We first create two repository tables, one is for the CU release list and another is hotfix list in each CU, and we then we create another table for analysis purpose. The two repository tables are a direct copy from the previous two tips (I put them together here for easy reading).

-- inventory table for SQL Server Version build numbers and the web URL to the each release
use MSSQLTips -- change it to your own db 
drop table if exists dbo.SQLVer;
create table dbo.SQLVer (
  Build varchar(32)
, Description varchar(256)
, ReleaseDate varchar(30)
, WebLink varchar(512) -- web url to the MS CU/SP release 
);
 
-- store the fix information in CU KB article
if object_id('dbo.SQLCU_Detail', 'U') is not null
   drop table dbo.SQLCU_Detail;
create table dbo.SQLCU_Detail (
 VSTSBugNumber varchar(50)
 , KBNumber varchar(12)
 , [Description] varchar(1024)
 , [FixArea] varchar(50)
 , [Platform] varchar(50)
 , KB_URL varchar(256)
 , SQLCU_URL varchar(256)
 , LogDate datetime default current_timestamp
 , id int identity primary key
);	

The analysis table is like the following:

use MSSQLTips
 
if object_id('dbo.SQLVer_Analysis', 'U') is not null
   drop table dbo.SQLVer_Analysis;
 
create table dbo.SQLVer_Analysis (
  id int identity primary key
, build varchar(20)
, [Description] varchar(200)
, ReleaseDate datetime
, [Name] varchar(100)
, ParentID int -- indicates the basis of the CU, such as RTM or SP, because we say CU1 for SP2 or CU1 for RTM,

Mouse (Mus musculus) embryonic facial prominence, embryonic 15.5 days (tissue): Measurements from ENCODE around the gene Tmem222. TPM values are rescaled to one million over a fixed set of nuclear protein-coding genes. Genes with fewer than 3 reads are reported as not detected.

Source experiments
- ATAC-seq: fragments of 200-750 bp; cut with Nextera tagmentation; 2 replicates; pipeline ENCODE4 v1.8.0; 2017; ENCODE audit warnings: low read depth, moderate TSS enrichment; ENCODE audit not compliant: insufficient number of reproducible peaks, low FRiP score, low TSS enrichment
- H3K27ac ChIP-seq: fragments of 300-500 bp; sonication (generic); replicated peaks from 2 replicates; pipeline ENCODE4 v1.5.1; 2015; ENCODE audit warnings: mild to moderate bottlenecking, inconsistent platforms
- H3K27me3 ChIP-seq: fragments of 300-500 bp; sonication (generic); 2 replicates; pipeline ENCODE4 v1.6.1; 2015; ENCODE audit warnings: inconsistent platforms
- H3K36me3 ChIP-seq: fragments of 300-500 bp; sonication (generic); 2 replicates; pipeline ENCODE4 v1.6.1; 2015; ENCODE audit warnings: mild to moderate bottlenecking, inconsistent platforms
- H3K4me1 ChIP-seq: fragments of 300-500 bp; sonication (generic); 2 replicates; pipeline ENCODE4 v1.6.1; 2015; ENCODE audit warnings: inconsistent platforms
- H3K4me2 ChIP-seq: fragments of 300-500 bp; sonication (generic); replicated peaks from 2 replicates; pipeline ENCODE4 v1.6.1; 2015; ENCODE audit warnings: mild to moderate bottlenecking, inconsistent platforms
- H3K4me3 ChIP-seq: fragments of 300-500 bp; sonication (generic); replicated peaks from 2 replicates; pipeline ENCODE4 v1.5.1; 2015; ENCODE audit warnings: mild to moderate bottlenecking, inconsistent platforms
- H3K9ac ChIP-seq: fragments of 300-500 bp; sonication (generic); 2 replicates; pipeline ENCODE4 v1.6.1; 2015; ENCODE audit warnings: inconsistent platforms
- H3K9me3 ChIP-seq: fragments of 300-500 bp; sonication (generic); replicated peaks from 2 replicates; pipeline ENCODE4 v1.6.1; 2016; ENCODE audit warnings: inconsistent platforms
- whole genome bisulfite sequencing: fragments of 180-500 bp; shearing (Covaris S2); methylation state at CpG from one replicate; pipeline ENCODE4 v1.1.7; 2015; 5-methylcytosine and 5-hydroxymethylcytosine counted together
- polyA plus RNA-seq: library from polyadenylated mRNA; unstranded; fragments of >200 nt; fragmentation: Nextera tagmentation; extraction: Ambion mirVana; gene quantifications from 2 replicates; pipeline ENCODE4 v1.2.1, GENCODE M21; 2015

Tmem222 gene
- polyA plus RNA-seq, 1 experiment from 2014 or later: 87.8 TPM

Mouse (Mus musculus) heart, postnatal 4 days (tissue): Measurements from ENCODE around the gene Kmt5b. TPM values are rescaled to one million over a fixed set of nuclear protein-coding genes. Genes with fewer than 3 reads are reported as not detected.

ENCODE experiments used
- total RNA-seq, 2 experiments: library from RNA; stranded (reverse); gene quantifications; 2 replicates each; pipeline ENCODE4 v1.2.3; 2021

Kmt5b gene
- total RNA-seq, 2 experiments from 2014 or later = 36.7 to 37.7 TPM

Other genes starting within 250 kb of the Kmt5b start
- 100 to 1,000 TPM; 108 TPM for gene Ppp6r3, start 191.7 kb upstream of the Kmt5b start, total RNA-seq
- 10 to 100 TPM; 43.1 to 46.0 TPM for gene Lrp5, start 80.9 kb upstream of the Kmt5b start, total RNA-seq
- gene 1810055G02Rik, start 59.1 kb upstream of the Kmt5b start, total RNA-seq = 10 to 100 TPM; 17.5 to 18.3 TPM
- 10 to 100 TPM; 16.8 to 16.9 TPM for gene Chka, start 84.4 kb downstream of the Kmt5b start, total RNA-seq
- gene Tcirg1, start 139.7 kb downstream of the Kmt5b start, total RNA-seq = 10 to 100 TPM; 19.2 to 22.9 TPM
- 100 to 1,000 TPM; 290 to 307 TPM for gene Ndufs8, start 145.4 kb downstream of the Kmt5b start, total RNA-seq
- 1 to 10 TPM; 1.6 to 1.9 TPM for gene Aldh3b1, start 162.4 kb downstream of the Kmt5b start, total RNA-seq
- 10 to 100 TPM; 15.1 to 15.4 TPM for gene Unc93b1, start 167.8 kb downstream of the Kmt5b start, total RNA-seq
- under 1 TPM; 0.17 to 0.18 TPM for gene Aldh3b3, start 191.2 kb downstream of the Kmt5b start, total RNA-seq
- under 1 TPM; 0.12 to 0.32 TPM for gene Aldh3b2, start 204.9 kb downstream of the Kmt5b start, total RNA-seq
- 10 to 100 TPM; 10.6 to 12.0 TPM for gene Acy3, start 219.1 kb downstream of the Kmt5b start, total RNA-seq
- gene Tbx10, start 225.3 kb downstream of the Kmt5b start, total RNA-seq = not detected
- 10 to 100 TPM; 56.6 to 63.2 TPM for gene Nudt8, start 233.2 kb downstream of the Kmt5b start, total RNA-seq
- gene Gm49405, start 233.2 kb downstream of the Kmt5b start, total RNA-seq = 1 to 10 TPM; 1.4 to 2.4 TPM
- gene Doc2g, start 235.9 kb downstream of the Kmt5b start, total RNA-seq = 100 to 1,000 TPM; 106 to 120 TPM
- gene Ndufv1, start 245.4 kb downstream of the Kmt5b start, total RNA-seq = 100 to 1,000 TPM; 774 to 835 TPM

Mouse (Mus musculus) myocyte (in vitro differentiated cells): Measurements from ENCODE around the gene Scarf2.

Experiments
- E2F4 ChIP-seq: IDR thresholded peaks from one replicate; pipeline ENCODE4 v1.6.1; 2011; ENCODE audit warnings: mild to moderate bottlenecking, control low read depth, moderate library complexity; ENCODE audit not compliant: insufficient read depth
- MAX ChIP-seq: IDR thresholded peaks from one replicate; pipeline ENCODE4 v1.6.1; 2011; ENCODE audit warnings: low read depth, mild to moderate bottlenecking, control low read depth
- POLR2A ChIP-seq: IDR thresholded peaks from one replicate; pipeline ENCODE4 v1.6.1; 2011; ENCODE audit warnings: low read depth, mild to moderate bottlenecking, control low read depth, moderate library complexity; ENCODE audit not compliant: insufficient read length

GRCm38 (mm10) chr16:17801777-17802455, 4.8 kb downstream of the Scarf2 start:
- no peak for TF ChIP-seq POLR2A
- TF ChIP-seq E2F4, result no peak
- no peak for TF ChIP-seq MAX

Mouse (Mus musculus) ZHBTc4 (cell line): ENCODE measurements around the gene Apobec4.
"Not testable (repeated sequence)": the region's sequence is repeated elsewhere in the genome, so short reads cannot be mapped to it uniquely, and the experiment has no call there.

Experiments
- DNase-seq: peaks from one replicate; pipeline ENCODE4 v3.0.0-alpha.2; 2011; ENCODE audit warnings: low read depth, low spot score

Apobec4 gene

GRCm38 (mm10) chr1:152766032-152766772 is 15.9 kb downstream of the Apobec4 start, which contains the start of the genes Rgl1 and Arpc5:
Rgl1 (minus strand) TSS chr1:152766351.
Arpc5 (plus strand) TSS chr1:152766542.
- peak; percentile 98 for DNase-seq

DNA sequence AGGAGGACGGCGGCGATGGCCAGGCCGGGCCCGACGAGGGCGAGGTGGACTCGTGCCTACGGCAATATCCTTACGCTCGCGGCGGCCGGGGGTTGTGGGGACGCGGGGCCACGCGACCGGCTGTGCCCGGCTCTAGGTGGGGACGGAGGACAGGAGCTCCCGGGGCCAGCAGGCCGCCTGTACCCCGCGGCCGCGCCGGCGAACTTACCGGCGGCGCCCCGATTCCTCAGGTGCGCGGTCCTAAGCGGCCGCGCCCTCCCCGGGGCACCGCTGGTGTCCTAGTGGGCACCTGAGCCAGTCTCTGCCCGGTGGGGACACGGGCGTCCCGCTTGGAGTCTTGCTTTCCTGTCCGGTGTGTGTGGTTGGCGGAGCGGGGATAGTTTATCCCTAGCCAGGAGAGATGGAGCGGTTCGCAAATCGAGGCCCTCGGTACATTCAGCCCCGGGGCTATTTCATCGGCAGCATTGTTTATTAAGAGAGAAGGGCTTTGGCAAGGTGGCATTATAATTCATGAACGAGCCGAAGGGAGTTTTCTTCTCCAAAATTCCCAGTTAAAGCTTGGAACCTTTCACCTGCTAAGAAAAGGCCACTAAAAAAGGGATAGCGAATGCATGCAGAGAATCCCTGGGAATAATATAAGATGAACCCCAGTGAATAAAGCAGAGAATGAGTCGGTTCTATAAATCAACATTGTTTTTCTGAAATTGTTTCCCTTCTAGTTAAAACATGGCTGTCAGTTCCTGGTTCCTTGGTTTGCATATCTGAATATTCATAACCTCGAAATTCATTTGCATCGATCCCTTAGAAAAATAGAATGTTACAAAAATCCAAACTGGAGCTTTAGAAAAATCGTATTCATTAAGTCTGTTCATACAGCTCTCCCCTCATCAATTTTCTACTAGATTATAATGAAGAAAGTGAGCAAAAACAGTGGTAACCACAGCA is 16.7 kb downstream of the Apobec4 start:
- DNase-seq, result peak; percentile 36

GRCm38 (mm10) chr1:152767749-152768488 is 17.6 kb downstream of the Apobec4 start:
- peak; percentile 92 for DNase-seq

, RootID int -- indicate original SQL Version
);	

Populate Report Tables

We can easily populate the two repository tables using the PowerShell scripts in the previous two tips.

#assume the latest SQL Server PS module is installed, if not
#go to https://docs.microsoft.com/en-us/sql/ssms/download-sql-server-ps-module
# first populate CU repository table 
Import-Module sqlserver -DisableNameChecking;
for ($i=1; $i -le 4; $i++) #extract sql server 2017 to SQL Server 2012 build history
{
    $t = Get-SQLBuildHistory -TableNumber $i -IncludeLink;
    Write-SqlTableData -ServerInstance localhost -DatabaseName MSSQLTips `
    -SchemaName dbo -TableName SQLVer -InputData $t;
}			

Once we get dbo.SQLVer table populated, we need to process a few specific entries as there are two items in one column as shown below.

select * from dbo.SQLVer
where weblink is not null
and charindex(';', weblink) > 1;	
web link

We are only interested in the CU links not the Security update links, so we will do the following cleanup by removing the non-CU parts from both the [Description] and [WebLink] columns.